Monday, December 29, 2014

Allergy and hay fever in Thailand

December and January are the months killing me the most - because of my hay fever. I had hay fever ( aka pollen allergy) back in Germany for 3 decades already and was thinking moving to Asia will end it, because the planst I am allergic to don't exist here.

 The first year it was not to bad until my body started reacting to mango pollen, back in Cambodia. Since then I have hay fever every year again. I wasn't tested here for what pollen are the problem - is there actually any test available in hospitals here?

And a bit of research (aka google) shows I am not the only one. Read the "Hayfever in Thailand" thread here

What is your experience? Any allergies? Does medicine help (I am taking Telfast 180mg with little success)?

Monday, December 8, 2014

Tourism in Thailand: It can't get wrong

When it comes to Tourism campaigns, countries in SE Asia seem to be a bit obsessed with having something extraordinary. Usually that means they fail, as we have seen in Singapore recently, in Laos, Cambodia and most times in Thailand. Malaysia Truly Asia and Incredible India are the only two campaigns with an impact - not just because they had a clear message and story, but because they were broadcasted everywhere. If you want to target an international market you need to have a lot of money in your pocket.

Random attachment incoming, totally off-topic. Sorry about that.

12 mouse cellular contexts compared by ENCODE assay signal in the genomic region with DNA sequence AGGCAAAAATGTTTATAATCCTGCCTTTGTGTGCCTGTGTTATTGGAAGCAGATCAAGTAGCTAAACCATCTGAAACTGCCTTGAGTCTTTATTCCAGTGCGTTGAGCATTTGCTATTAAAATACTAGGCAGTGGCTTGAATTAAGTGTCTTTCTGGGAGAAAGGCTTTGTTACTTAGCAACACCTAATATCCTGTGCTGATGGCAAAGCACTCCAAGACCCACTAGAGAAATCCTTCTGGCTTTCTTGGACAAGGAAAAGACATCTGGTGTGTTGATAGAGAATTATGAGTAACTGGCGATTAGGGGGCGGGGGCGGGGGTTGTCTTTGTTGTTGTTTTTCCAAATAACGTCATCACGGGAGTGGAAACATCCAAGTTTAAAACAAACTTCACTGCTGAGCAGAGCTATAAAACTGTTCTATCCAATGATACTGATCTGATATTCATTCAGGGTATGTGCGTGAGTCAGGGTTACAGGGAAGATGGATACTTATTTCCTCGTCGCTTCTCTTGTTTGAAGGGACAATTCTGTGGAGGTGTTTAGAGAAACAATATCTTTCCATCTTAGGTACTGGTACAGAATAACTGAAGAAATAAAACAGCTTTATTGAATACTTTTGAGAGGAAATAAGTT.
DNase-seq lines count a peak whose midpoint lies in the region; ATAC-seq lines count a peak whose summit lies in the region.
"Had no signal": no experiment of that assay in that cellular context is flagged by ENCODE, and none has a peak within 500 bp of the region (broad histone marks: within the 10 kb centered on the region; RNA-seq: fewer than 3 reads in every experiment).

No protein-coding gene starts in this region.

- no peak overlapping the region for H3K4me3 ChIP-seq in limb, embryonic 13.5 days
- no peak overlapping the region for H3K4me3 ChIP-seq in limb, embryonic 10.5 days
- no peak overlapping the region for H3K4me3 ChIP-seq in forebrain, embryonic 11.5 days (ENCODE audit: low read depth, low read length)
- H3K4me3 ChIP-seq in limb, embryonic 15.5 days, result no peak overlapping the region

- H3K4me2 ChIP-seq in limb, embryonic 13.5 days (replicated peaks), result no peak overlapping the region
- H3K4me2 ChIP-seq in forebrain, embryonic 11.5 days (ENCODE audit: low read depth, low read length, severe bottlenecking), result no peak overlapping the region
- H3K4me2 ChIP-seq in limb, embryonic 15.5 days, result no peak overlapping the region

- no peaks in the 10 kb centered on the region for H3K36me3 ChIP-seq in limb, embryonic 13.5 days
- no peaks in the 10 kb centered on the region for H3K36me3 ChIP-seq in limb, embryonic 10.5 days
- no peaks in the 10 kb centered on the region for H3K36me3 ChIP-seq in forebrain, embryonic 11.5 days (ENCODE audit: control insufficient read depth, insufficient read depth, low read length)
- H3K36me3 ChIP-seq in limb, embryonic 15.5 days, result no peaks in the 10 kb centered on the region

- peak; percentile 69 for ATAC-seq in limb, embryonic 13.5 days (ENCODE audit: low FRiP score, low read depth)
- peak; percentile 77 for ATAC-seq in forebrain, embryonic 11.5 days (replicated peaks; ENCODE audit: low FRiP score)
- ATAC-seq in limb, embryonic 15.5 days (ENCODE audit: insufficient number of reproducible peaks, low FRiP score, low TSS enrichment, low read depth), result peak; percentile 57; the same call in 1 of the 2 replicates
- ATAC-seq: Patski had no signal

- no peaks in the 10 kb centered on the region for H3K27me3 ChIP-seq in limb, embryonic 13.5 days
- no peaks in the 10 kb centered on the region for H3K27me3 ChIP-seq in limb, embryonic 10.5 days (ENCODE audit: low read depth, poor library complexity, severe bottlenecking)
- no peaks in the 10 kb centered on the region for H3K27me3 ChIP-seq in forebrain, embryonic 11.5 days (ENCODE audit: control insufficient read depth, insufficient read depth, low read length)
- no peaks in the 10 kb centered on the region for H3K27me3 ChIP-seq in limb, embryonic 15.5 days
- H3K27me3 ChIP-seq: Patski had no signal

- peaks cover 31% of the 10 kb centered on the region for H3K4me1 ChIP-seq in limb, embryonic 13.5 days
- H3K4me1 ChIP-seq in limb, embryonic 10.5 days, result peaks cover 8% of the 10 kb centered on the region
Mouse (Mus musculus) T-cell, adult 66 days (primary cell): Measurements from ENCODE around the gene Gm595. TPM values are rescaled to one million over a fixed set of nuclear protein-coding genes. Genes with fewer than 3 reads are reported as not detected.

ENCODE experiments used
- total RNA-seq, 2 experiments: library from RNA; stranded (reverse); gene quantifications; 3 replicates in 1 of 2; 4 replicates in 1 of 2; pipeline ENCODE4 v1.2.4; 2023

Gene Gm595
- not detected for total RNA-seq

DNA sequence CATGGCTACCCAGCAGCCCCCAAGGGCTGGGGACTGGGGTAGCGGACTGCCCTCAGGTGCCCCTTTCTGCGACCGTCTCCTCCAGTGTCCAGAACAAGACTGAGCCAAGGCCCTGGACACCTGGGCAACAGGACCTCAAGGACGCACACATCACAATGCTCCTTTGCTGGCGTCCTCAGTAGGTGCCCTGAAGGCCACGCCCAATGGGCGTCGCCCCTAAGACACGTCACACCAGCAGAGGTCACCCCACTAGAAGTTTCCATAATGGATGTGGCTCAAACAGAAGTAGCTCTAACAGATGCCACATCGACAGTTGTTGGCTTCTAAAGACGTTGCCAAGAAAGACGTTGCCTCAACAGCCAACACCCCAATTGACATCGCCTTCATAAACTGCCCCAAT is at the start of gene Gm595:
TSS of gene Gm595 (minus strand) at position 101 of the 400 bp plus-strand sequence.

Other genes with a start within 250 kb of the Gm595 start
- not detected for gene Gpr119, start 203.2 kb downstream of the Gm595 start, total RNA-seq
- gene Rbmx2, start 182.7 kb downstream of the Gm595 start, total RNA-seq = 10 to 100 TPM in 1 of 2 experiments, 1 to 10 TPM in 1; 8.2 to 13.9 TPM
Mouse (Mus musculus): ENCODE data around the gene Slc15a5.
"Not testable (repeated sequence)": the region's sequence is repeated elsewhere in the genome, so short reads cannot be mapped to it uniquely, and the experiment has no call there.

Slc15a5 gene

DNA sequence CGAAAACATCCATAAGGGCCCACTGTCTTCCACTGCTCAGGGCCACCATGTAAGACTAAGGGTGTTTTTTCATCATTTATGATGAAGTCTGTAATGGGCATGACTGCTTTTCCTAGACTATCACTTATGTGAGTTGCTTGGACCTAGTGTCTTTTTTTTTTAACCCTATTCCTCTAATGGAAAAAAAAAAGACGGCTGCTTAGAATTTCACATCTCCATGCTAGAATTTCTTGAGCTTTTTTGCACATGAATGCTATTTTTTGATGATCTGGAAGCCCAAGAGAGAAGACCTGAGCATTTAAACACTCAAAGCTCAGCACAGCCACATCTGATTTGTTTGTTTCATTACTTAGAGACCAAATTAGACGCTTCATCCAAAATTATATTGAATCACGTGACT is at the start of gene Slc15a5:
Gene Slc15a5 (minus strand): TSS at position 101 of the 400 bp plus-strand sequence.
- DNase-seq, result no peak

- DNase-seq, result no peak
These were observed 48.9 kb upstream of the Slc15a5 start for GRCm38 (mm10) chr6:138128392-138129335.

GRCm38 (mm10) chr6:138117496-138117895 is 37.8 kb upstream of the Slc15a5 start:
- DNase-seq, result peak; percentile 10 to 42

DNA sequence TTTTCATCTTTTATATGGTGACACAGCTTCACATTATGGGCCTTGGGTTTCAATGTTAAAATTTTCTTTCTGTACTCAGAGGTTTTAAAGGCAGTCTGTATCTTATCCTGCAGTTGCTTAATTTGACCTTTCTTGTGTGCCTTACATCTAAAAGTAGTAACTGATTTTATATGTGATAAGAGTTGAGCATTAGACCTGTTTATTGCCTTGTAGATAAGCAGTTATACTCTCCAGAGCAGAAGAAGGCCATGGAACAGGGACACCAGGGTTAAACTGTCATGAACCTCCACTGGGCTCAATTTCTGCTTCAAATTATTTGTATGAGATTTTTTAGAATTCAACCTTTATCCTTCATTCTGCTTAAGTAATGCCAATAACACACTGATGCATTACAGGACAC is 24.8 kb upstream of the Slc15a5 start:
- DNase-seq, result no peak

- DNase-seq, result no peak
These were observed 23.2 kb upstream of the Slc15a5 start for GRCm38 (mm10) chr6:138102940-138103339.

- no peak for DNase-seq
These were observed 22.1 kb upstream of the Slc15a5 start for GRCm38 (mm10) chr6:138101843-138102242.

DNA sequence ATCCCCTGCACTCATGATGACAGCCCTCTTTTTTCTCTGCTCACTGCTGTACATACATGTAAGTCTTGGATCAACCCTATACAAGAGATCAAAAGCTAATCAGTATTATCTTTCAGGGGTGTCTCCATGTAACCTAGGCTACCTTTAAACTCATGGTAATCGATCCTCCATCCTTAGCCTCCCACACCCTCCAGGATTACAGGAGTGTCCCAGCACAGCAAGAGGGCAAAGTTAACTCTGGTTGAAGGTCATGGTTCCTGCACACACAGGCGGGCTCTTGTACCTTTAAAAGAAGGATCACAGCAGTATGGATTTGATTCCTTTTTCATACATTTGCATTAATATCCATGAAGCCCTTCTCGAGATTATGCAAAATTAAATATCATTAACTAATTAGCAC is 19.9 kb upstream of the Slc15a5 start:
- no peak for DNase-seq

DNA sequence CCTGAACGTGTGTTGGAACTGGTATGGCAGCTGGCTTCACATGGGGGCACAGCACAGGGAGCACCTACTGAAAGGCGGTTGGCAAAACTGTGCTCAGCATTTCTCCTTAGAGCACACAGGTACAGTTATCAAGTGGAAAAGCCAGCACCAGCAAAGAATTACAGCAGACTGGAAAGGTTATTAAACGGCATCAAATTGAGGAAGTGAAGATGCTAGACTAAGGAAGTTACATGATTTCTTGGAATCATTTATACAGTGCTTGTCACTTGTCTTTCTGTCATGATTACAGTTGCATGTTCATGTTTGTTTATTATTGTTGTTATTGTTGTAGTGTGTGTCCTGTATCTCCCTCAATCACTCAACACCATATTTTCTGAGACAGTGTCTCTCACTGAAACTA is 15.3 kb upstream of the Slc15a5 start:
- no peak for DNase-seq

But for Thailand campaigns actually don't really matter. Tourist come to Thailand because of the beaches. Period. Some take a cultural tour as well, and after that they go back to the beaches. Guess why Phuket and Pattaya are the main destinations?

Thailand also has quote a good return rate, because people just come back to places they like. The returning tourists are good income, and the new tourists from China are a nice thing on top, although they don't spend so much here per capita.

Now, as someone in charge of Tourism you should have an easy job. Make sure the main destinations are running smoothly, transport and beaches are in order, people are safe, food is available and that's it.

But that would be too easy. No matter who is in charge, they usually screw up. This time we so far had wristbands for tourists, confiscated beach chairs, urine controls in downtown Bangkok. We still have martial law, and recently the Department of Health proposed an alcohol ban for New Year and Songkran.

And Thailand has another advantage: The neighbouring countries are even less smart. Vietnam could easily take over by waving visa fees, and Myanmar by reducing prices for accomodation. But it seems both countries haven't really understood the value of tourism. Let's see if Malaysia steps in.

Although hearing stupid things from politicians isn't only happening in Thailand, here we just hear it too many times.

Right now, numbers are still down, because most news coming from Thailand are bad news. Chinese tourists are scared of the police controls, European tourists about martial law, and Russian tourists about safety. Thailand always went through a crisis quite well, from Tsunami to Yellow and Red Shirt protests. Let's see if this happens again. I do have doubts.